How to fix Public and Home Wi-Fi Network vulnerabilities

Most of us have almost discarded network cables and rely on wireless for connecting to other computers as well as to the Internet. The wired Internet is more secure as it reduces the chances of hackers snooping in. But wireless travels in all directions (even if you use unidirectional antennas, they branch out after a certain length). Cybercriminals can easily hack into these signals and know what you are doing. They steal your data and use it for own purposes. We have talked about problems with public WiFi as well as dangers of using wireless Internet in the past. This post once again reminds you that you need to take certain steps to secure both home and public networks and make them secure when using WiFi.

WiFi Vulnerabilities

Vulnerabilities in Public Wi-Fi

Most of the public places now offer free WiFi as part of providing you with the better experience. Even the railway is now giving public WiFi for free when you are on long distance trains, not to mentions airports, hotel lounges, cafes and more. We had earlier posted about dangers of public WiFi. Let’s be more specific here about vulnerabilities of Public WiFi.

First of all, it is very easier to get your login credentials when on a public WiFi. There are devices available that can tell the IP addresses of computers in the range using the same public WiFi, and from there, cyber criminals can carry out their operations to know what are the different users of the WiFi doing.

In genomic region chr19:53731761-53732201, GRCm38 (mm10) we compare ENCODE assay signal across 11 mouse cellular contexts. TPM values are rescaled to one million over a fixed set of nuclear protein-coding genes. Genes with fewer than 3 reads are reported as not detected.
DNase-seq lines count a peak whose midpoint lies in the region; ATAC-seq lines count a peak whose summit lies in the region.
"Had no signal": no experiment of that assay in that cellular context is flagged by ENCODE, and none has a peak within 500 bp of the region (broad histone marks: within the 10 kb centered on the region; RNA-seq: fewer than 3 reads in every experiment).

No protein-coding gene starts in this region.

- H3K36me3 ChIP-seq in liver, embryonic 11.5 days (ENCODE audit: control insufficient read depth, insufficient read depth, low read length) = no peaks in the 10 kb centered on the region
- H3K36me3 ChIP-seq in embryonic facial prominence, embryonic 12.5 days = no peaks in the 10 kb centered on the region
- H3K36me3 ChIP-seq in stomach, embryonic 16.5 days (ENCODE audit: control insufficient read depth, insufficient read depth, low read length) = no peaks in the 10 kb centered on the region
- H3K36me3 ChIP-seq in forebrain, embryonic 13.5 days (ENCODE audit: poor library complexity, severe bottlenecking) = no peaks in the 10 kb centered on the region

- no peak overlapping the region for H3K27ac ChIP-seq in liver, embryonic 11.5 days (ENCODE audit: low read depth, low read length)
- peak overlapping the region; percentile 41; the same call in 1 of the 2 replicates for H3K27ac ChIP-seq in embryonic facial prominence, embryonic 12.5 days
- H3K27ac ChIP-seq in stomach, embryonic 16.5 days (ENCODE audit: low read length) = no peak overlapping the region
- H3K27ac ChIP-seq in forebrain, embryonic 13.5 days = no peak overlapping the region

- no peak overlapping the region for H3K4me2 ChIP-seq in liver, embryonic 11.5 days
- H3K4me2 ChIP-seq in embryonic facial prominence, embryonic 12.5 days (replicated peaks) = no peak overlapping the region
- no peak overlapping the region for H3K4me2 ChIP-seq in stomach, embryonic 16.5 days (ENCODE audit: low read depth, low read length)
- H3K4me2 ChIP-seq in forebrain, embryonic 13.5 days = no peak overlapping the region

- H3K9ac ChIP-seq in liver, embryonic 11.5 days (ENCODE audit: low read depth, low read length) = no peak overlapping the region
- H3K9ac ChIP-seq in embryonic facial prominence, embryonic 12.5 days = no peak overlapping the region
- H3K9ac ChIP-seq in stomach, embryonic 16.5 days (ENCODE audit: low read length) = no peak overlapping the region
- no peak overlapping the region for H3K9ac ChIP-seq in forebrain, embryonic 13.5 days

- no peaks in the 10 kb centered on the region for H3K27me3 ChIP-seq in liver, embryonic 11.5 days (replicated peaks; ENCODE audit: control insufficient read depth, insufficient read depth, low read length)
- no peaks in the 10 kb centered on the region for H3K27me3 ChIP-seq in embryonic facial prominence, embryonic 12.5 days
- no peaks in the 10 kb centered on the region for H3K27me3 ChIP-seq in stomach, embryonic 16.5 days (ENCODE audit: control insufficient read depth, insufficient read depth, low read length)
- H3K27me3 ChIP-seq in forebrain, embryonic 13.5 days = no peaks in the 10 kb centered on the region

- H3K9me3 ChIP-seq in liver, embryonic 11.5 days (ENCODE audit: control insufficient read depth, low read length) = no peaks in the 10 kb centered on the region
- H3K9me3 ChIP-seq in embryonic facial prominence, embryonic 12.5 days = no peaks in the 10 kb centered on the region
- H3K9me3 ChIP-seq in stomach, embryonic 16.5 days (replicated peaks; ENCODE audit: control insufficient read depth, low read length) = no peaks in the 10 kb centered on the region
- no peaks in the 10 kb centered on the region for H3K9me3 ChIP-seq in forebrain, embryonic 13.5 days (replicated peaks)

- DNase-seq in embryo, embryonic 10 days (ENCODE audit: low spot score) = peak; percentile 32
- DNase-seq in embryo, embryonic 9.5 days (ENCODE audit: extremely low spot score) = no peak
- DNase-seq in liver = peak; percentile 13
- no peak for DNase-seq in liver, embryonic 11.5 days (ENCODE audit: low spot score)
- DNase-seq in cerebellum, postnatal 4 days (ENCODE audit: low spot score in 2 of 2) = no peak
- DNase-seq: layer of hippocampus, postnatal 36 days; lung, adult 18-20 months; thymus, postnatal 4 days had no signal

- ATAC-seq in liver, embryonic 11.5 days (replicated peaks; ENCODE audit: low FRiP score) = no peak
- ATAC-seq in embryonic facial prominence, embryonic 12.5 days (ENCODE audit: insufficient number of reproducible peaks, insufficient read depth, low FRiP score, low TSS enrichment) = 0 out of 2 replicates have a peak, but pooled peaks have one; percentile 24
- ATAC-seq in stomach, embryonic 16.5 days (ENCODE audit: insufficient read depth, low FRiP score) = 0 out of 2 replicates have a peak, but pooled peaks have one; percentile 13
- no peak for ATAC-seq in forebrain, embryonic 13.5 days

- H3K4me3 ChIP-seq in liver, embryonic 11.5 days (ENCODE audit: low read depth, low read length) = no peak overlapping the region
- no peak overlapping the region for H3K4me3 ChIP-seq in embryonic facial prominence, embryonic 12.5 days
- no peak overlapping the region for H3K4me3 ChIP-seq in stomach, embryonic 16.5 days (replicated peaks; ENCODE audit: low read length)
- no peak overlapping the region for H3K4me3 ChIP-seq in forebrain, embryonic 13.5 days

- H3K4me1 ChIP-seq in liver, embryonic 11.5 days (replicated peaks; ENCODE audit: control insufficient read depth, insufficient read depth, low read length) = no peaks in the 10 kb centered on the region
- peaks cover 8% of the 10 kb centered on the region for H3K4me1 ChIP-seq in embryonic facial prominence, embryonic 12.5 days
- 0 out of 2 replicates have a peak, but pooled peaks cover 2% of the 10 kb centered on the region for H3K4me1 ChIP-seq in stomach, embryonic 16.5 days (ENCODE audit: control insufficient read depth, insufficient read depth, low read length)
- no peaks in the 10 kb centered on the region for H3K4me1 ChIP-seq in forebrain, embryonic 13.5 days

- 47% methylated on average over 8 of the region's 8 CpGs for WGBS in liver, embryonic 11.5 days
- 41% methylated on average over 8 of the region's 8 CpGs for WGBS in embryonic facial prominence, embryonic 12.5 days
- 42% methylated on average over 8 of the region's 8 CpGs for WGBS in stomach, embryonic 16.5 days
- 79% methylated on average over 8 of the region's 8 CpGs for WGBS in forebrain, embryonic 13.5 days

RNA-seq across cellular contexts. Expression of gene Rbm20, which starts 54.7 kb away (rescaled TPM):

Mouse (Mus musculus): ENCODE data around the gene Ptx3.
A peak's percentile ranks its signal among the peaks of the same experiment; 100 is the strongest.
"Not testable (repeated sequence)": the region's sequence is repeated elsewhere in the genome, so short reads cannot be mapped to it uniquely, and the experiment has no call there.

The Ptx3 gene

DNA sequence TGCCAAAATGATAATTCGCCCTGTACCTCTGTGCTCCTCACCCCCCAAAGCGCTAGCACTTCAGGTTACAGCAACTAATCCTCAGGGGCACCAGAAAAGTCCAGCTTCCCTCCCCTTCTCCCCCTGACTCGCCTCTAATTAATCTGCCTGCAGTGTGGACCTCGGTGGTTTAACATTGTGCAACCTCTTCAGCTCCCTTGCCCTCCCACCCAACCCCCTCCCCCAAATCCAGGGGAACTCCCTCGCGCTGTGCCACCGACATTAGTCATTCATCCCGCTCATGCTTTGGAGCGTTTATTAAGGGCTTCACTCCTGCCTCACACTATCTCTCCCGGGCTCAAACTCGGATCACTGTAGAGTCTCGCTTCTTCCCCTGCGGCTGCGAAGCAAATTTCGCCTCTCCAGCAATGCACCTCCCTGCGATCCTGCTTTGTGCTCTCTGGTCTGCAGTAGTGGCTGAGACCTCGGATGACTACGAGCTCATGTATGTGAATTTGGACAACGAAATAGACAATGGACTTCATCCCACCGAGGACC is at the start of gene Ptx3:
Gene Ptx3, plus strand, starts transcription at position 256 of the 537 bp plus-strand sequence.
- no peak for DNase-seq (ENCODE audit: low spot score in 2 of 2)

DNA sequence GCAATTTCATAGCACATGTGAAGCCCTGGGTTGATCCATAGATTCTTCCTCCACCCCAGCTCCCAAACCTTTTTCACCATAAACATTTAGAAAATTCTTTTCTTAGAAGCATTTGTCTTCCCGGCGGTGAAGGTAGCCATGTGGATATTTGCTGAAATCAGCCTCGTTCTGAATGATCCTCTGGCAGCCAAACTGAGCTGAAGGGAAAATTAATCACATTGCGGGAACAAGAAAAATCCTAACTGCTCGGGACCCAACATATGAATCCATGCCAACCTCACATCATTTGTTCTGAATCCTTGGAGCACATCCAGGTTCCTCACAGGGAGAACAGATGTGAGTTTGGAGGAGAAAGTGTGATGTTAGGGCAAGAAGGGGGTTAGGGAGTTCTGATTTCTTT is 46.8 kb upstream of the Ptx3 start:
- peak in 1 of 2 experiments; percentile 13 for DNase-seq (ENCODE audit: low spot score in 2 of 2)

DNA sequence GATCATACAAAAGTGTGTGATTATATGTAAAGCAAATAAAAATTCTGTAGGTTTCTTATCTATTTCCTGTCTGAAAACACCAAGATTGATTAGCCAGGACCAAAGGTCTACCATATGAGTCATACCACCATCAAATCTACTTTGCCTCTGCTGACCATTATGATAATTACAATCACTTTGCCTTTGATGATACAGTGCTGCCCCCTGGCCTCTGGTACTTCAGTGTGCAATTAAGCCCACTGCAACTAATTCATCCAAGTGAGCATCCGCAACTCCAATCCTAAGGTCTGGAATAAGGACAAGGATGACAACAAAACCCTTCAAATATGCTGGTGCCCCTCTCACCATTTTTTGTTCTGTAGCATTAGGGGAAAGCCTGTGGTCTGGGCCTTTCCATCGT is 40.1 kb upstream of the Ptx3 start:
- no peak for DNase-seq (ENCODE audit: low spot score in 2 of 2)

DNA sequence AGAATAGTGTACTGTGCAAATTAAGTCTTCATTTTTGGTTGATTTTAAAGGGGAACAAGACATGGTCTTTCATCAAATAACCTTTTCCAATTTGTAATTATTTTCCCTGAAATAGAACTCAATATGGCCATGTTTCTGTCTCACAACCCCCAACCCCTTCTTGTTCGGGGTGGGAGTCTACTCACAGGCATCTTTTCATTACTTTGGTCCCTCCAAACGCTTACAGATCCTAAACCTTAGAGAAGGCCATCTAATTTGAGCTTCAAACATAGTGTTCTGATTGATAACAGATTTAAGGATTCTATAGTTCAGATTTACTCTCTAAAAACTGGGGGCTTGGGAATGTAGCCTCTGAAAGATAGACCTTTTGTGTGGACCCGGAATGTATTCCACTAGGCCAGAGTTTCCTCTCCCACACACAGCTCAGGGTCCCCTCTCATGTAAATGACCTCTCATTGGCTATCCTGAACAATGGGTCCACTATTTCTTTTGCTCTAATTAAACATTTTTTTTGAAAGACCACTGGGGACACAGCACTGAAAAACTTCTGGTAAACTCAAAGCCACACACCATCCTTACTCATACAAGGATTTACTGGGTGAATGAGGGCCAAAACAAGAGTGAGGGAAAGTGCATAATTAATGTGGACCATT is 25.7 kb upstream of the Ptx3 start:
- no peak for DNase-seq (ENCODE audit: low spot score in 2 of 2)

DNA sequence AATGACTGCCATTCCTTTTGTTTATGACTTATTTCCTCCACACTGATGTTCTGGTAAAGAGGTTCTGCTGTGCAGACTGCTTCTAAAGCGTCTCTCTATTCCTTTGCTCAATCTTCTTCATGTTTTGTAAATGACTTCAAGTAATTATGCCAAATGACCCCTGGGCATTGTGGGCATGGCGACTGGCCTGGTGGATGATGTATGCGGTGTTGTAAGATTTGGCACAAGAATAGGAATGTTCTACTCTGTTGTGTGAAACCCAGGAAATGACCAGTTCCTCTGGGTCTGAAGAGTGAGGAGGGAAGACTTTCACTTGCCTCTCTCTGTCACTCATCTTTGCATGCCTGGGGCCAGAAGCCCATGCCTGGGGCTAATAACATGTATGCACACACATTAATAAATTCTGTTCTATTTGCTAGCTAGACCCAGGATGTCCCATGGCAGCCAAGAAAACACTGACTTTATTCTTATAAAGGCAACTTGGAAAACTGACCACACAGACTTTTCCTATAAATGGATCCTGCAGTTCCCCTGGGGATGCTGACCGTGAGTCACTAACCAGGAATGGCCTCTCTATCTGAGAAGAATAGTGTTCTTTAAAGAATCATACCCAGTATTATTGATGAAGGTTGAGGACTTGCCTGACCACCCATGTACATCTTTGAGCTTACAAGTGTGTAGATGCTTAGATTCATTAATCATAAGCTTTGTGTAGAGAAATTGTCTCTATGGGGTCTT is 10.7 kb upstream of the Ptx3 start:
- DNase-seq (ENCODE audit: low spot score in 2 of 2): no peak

Not all the public WiFi use encryption and even if they use one, they use a weaker encryption so that all types of devices can work on the WiFi. The cybercriminals just need to be in the range of public WiFi – may be directly logged in or might be using some hacking device that shows what all is happening on the network. If a web page employs simple text method for login, the password and ID are sent in plain text that can be easily accessed by cybercriminals.

For example, a URL like can tell you the login credentials of the website in question.

Fix Public WiFi Vulnerabilities

There is not much you can do to fix Public WiFi vulnerabilities. Just make sure File and Printer sharing is turned off. Right click on the Internet icon in System Tray and click on Open Network and Sharing settings. From there, go to Advanced Sharing settings and turn off File and printer sharing.

Among other precautions,

  1. Never use Public WiFi for working on confidential information
  2. If you have to use a website that needs information about you or your credit card, try using a VPN service to encrypt the data packets; there are many free VPN services (and I prefer SpotFlux)
  3.  Follow these WiFi Security Tips.

Home Wi-Fi Vulnerabilities

We tend to feel safer when using WiFi at home, but they too are vulnerable to brute force attacks and other forms of hacking. Among the foremost precautions, you should take to fix Home WiFi vulnerabilities is to turn off WPS (WiFi Protected Setup).